Tougher Penalties for Forest Crime

Tougher Penalties for Forest Crime

TIRANA, October 28

Illegal logging remains a widespread problem although a ten-year tree cutting ban has been into effect since 2016. Hence, a new bill ‘On Forestry’ aims to put more stringent measures in place to control illegal forest activities.

People found to have illegally logged or damaged forests as well as forest officers and employees that fail to fulfill their responsibility in forest management and protection would face severe penalties. The bill ranks several administrative offenses and penalties up to Lek 10,000 for illegal extraction and harvesting of timber and non-timber forest products.

Read also: Albania Still Slaying Forests Despite Ban and Global Warming

Further on, fines between Lek 5,000 and Lek 10,000 will be applied to cattle and livestock grazing in protected areas, restored forests, young forests, nurseries, experimental forest plots, and an area where remediation works are carried out.

Moreover, higher penalties and fines between Lek 20,000 and Lek 40,000 will be issued to those found to have intervened on afforestation and improvement of vegetation of forest lands without appropriate permits and in violation of the rules on afforestation. This includes seed cultivation on bare ground and the use of chemical fertilizers or pesticides without appropriate permits and against the regulation.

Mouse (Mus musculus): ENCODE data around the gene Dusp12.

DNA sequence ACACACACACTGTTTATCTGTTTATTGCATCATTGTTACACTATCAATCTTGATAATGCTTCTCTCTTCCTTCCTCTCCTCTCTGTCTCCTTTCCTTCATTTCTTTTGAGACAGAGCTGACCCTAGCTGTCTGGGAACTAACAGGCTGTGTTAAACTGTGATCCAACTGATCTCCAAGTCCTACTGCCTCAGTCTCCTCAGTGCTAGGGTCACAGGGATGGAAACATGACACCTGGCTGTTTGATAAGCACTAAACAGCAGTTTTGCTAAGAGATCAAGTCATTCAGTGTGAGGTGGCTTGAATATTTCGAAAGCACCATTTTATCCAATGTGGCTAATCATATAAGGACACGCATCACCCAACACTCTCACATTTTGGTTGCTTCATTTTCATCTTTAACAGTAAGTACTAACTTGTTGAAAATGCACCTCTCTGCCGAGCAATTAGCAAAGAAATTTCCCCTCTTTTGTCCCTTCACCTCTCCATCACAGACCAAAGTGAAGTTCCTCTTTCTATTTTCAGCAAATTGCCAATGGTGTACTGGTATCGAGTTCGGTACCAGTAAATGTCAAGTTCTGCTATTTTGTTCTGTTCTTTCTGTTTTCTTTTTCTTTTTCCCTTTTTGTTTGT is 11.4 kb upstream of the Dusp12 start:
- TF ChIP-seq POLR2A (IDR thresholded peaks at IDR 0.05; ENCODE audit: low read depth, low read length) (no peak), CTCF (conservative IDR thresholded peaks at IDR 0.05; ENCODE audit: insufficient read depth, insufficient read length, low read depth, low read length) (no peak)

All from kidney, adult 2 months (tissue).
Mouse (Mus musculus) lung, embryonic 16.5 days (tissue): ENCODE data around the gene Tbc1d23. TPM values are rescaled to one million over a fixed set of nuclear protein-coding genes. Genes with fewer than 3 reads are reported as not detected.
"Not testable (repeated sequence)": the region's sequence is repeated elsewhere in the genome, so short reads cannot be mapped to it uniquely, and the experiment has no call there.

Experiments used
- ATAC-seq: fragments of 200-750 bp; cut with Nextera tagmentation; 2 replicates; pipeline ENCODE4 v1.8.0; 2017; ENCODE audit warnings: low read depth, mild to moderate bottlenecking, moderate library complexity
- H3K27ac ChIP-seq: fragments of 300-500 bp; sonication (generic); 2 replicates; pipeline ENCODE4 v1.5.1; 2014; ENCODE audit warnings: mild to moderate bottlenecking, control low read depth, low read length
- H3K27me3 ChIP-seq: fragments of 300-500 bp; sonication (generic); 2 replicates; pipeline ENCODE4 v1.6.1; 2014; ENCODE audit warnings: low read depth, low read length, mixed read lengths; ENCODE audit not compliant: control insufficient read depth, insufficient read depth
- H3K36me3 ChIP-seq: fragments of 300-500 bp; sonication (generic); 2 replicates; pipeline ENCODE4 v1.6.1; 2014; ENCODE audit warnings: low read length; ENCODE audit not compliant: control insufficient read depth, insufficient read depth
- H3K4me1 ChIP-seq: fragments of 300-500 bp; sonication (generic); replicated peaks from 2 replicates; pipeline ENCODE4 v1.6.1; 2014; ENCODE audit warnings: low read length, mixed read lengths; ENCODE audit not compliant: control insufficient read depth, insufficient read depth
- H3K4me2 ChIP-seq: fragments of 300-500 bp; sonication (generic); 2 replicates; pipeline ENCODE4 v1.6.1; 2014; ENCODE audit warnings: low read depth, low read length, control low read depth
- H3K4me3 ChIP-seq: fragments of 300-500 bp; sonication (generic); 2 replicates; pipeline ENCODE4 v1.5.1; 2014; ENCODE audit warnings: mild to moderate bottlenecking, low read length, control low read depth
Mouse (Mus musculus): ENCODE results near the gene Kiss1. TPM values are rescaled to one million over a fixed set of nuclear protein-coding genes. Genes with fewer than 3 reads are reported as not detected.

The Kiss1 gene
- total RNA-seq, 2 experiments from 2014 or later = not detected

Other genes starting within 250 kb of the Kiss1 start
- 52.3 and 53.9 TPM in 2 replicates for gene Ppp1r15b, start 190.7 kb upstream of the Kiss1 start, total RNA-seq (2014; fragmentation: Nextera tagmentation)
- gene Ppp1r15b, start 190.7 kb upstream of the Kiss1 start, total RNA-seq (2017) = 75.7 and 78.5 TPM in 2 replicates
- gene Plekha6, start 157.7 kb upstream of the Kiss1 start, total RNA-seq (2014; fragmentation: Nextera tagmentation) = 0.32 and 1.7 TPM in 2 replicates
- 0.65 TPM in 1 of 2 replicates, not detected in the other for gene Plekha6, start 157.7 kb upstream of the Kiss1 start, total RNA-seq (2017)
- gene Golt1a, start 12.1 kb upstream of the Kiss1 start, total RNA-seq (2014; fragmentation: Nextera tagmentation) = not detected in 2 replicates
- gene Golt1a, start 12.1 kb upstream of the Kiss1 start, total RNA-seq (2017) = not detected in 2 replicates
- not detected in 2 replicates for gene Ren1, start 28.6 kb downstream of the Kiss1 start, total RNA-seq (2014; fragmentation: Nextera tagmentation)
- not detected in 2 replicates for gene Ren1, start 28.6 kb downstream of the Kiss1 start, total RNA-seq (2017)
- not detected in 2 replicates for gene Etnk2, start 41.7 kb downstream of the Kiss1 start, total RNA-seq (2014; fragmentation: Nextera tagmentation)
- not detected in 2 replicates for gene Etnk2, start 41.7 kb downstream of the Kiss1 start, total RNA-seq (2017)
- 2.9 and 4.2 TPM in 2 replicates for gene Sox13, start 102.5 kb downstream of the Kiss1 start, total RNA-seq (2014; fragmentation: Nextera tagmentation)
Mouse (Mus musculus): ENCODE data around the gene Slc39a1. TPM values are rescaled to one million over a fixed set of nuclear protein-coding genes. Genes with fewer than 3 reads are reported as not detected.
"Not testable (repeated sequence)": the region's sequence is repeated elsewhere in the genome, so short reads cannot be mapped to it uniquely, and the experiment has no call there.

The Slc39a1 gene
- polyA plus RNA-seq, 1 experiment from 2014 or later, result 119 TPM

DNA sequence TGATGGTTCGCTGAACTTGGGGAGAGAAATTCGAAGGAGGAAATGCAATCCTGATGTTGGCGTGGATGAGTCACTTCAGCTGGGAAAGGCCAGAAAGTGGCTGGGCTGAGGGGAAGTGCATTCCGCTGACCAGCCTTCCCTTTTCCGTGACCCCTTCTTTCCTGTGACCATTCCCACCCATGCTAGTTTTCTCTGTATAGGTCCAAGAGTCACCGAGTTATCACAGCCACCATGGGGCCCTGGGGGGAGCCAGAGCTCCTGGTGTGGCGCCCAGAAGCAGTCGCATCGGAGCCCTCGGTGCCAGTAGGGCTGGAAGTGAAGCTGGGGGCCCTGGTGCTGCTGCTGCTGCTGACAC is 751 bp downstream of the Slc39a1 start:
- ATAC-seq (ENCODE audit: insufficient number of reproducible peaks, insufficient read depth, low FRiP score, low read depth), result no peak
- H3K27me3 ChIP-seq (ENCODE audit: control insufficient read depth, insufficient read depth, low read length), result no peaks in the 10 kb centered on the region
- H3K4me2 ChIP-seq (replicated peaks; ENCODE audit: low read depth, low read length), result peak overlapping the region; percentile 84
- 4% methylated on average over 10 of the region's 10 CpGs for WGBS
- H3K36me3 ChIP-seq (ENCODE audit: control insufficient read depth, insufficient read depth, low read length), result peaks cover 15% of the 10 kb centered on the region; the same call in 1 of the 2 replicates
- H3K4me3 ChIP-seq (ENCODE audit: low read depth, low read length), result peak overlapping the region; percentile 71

The draft law provides for a fine of Lek 300,000 to Lek 500,000 for violations such as timber and non-timber products transporting from the forest or storage sites to processing and sales centers without the documentation proving its origin.
Meanwhile, cases of industrial wastewater or chemical discharge will be subject to fines of Lek 500,000 to Lek 1 million.

On the other hand, officers, employees or structures responsible for forest management and protection will be subject to fines of Lek 100,000 to 500,000 if by their actions or inactions they fail to comply with their legal responsibilities.

Read also: Albania lost 35.9kha Forests between 2001 and 2017

Source: Monitor

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